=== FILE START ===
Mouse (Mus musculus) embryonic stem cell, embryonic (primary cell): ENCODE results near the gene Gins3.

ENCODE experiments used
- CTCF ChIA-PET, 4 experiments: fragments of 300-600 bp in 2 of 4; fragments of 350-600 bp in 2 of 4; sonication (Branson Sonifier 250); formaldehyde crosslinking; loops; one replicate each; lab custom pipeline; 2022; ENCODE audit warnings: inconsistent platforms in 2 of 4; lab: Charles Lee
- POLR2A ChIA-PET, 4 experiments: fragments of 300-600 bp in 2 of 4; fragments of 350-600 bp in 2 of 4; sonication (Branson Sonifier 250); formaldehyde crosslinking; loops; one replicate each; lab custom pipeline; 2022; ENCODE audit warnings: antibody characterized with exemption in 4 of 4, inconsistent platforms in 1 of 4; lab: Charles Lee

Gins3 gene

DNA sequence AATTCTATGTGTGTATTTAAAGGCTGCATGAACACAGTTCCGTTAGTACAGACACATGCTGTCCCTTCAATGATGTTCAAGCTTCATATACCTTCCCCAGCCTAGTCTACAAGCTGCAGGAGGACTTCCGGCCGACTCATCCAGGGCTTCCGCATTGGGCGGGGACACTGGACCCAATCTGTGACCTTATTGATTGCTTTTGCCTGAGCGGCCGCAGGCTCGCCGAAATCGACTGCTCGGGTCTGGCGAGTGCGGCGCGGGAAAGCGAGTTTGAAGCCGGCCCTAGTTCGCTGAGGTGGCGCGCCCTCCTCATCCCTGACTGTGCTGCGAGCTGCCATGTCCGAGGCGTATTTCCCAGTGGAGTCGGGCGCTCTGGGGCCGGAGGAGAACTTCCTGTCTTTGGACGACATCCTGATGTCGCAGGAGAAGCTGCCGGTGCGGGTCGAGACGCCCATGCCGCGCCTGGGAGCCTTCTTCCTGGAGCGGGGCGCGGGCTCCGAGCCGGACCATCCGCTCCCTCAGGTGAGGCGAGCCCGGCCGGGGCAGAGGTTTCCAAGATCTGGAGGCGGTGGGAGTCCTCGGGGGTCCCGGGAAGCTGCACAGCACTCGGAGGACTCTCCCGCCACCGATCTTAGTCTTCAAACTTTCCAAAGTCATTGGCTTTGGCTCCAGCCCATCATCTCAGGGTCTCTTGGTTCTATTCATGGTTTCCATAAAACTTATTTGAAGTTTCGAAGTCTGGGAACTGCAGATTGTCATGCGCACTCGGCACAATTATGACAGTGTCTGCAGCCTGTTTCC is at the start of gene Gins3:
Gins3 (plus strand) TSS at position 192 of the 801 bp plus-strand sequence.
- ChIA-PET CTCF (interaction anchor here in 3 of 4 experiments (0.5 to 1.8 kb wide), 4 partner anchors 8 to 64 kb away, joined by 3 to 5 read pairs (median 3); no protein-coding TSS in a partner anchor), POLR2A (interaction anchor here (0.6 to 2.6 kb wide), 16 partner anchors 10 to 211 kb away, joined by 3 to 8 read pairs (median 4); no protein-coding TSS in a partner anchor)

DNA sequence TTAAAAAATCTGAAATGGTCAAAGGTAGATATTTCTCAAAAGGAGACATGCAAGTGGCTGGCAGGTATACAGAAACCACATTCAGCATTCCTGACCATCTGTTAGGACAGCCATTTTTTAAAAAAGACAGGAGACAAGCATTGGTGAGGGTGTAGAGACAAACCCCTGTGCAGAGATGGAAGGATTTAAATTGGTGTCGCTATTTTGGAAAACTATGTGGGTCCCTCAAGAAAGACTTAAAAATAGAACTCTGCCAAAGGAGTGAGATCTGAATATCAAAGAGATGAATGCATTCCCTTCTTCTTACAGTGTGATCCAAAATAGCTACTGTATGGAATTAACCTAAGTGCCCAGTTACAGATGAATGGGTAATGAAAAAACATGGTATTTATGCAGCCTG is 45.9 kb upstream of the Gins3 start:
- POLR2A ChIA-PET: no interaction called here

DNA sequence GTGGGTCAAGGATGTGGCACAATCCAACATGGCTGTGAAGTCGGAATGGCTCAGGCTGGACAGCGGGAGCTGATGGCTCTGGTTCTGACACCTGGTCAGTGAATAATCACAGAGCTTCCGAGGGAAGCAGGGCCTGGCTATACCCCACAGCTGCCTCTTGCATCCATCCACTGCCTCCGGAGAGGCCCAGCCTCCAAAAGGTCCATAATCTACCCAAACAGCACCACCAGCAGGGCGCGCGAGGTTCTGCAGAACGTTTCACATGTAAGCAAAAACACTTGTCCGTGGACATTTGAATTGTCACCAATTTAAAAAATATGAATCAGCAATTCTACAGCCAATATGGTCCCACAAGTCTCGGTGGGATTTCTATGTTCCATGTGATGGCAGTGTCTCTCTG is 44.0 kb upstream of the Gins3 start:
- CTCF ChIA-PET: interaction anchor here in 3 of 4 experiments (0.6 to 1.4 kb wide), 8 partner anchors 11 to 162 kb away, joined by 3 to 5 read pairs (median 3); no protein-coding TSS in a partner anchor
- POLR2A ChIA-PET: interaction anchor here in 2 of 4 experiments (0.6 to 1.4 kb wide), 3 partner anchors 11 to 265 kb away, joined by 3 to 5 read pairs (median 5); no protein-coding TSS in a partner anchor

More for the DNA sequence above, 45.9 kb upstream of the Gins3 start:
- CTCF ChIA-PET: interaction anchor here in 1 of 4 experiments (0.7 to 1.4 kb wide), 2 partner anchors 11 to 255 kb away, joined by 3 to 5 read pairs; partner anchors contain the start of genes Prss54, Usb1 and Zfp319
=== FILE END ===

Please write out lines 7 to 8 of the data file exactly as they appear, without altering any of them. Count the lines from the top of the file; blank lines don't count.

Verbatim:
Gins3 (plus strand) TSS at position 192 of the 801 bp plus-strand sequence.
- ChIA-PET CTCF (interaction anchor here in 3 of 4 experiments (0.5 to 1.8 kb wide), 4 partner anchors 8 to 64 kb away, joined by 3 to 5 read pairs (median 3); no protein-coding TSS in a partner anchor), POLR2A (interaction anchor here (0.6 to 2.6 kb wide), 16 partner anchors 10 to 211 kb away, joined by 3 to 8 read pairs (median 4); no protein-coding TSS in a partner anchor)